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Global flows of FDI recover 70% of the loss due to Covid-19

The increase in global FDI flows in the first two quarters of 2021 recovered more than 70% of the loss induced by the Covid-19 pandemic in 2020, reported the United Nations Conference on Trade and Development (UNCTAD).

These flows in the first half of the current year reached an estimated $ 852 billion, showing a stronger than expected recovery momentum, according to UNCTAD’s Investment Trends Monitor published on October 18.

“The rapid recovery in FDI and the optimistic outlook mask the growing divergence in FDI flows between developed and developing economies, as well as the delay in a broad recovery of new investment in productive capacity. Furthermore, uncertainties remain plentiful,” said James Zhan, UNCTAD’s director of investment and business.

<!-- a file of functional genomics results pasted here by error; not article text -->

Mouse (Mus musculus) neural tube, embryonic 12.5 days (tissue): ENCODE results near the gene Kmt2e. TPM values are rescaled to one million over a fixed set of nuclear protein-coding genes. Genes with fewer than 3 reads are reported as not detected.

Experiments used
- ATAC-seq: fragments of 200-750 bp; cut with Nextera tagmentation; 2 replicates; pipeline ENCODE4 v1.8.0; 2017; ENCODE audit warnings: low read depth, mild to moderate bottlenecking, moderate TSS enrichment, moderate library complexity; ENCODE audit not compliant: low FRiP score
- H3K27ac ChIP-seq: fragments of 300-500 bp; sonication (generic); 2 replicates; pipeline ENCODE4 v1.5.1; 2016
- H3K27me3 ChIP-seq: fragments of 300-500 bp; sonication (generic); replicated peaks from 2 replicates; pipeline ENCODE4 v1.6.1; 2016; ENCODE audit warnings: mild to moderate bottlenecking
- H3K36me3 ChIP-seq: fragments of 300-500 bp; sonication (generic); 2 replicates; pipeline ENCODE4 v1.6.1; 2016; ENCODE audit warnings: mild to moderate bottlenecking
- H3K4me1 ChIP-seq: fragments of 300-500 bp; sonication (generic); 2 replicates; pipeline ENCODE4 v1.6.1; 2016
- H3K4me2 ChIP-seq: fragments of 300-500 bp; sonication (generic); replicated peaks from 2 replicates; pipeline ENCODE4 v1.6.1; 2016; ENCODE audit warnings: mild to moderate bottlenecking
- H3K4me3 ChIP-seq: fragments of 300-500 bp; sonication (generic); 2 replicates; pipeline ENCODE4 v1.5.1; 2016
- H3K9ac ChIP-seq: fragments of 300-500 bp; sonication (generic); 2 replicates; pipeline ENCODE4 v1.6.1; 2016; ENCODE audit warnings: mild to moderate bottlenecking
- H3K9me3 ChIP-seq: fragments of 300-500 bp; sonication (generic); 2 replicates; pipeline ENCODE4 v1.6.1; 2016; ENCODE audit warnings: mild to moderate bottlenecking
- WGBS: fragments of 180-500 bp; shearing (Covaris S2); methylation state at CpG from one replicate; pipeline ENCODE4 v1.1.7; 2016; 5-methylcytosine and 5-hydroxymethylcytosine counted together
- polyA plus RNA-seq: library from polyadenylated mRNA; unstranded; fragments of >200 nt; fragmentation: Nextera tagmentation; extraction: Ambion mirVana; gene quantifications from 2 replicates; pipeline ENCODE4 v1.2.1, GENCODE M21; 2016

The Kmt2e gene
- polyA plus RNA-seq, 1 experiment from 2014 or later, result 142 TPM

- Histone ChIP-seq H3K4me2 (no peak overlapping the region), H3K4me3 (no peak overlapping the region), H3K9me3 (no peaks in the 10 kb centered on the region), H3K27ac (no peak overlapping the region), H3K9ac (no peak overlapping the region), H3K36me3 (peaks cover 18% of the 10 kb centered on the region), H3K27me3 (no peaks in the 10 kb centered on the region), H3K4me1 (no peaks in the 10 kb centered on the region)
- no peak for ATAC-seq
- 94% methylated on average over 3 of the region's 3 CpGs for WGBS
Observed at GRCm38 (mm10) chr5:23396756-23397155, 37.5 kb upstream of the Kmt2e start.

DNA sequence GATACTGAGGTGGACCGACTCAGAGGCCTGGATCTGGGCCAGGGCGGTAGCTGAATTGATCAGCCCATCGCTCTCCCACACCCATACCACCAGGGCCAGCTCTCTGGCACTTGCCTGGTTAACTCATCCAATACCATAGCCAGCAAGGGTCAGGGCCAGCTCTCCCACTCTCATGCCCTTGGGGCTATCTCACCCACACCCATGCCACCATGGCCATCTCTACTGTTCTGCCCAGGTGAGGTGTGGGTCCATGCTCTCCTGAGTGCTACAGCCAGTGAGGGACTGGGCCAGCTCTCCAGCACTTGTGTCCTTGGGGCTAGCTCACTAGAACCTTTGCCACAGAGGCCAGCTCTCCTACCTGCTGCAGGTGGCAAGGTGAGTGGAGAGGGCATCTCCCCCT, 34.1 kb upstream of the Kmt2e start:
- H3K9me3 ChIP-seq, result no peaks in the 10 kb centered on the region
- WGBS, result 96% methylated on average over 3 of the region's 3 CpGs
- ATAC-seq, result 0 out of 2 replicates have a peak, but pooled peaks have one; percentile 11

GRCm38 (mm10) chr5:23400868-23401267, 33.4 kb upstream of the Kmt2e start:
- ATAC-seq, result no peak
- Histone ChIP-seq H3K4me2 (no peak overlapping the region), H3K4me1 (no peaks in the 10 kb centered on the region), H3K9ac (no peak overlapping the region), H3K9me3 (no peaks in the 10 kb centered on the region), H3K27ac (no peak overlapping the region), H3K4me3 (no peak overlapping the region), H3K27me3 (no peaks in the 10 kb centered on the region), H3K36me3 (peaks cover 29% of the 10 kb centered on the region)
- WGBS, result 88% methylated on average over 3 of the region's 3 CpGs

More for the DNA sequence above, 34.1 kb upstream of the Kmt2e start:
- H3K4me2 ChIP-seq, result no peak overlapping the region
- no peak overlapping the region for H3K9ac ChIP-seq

In particular, developed economies record the largest increase

Uneven rebound/recovery growth

For their part, developed economies saw the largest increase, with FDI reaching an estimated $ 424 billion in the first half of 2021, more than three times the exceptionally low level in 2020.

FDI

In Europe, although most of the growth was due to setbacks in countries with significant driving movements, several large economies experienced substantial increases, remaining on average just 5% below pre-pandemic quarterly levels.

Meanwhile, inflows into the United States increased by 90%, driven entirely by an increase in cross-border mergers and acquisitions.

Also FDI flows in developing economies increased significantly, totaling $ 427 billion in the first half of 2021, with an acceleration of growth in East and Southeast Asia (+ 25%), a recovery to almost pre-pandemic levels in Central America and South America and rallies in several other economies in Africa and West and Central Asia.

Of the total “recovery increase” in global FDI flows in the first half of 2021 of $ 373 billion, 75% was recorded in developed economies.

High-income countries more than doubled quarterly FDI inflows from 2020 lows, middle-income economies saw a 30% increase, and low-income economies a further 9% decline.

 

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